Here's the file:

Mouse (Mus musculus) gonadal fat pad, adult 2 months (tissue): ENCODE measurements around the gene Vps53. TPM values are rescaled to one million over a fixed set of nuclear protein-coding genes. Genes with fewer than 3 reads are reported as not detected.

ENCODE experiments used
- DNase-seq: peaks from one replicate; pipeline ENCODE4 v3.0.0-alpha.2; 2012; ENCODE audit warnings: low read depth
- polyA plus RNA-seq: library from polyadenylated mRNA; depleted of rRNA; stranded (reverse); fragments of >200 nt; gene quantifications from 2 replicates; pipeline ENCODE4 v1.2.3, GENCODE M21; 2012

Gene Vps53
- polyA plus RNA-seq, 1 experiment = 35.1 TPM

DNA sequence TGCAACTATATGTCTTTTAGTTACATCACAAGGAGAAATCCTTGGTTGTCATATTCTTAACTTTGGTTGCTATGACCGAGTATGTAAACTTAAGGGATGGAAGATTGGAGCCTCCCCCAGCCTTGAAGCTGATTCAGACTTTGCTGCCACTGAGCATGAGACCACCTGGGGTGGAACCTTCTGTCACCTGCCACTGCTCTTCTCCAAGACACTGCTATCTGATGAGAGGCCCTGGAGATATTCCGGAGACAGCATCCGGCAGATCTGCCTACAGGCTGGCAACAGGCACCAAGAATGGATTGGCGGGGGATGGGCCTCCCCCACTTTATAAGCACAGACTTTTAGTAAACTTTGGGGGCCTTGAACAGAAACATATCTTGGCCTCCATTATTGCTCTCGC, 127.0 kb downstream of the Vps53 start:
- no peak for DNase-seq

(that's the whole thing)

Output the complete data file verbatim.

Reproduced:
Mouse (Mus musculus) gonadal fat pad, adult 2 months (tissue): ENCODE measurements around the gene Vps53. TPM values are rescaled to one million over a fixed set of nuclear protein-coding genes. Genes with fewer than 3 reads are reported as not detected.

ENCODE experiments used
- DNase-seq: peaks from one replicate; pipeline ENCODE4 v3.0.0-alpha.2; 2012; ENCODE audit warnings: low read depth
- polyA plus RNA-seq: library from polyadenylated mRNA; depleted of rRNA; stranded (reverse); fragments of >200 nt; gene quantifications from 2 replicates; pipeline ENCODE4 v1.2.3, GENCODE M21; 2012

Gene Vps53
- polyA plus RNA-seq, 1 experiment = 35.1 TPM

DNA sequence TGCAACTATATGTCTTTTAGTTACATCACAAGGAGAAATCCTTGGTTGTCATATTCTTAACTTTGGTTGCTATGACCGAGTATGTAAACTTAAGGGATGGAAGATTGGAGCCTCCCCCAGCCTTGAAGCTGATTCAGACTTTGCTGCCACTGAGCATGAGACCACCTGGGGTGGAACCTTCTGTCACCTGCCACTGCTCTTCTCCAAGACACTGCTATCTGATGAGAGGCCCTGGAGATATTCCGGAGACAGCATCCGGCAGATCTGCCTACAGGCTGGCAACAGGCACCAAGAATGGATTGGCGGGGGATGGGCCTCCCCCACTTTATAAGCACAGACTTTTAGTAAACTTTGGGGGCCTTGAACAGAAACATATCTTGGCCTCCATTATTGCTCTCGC, 127.0 kb downstream of the Vps53 start:
- no peak for DNase-seq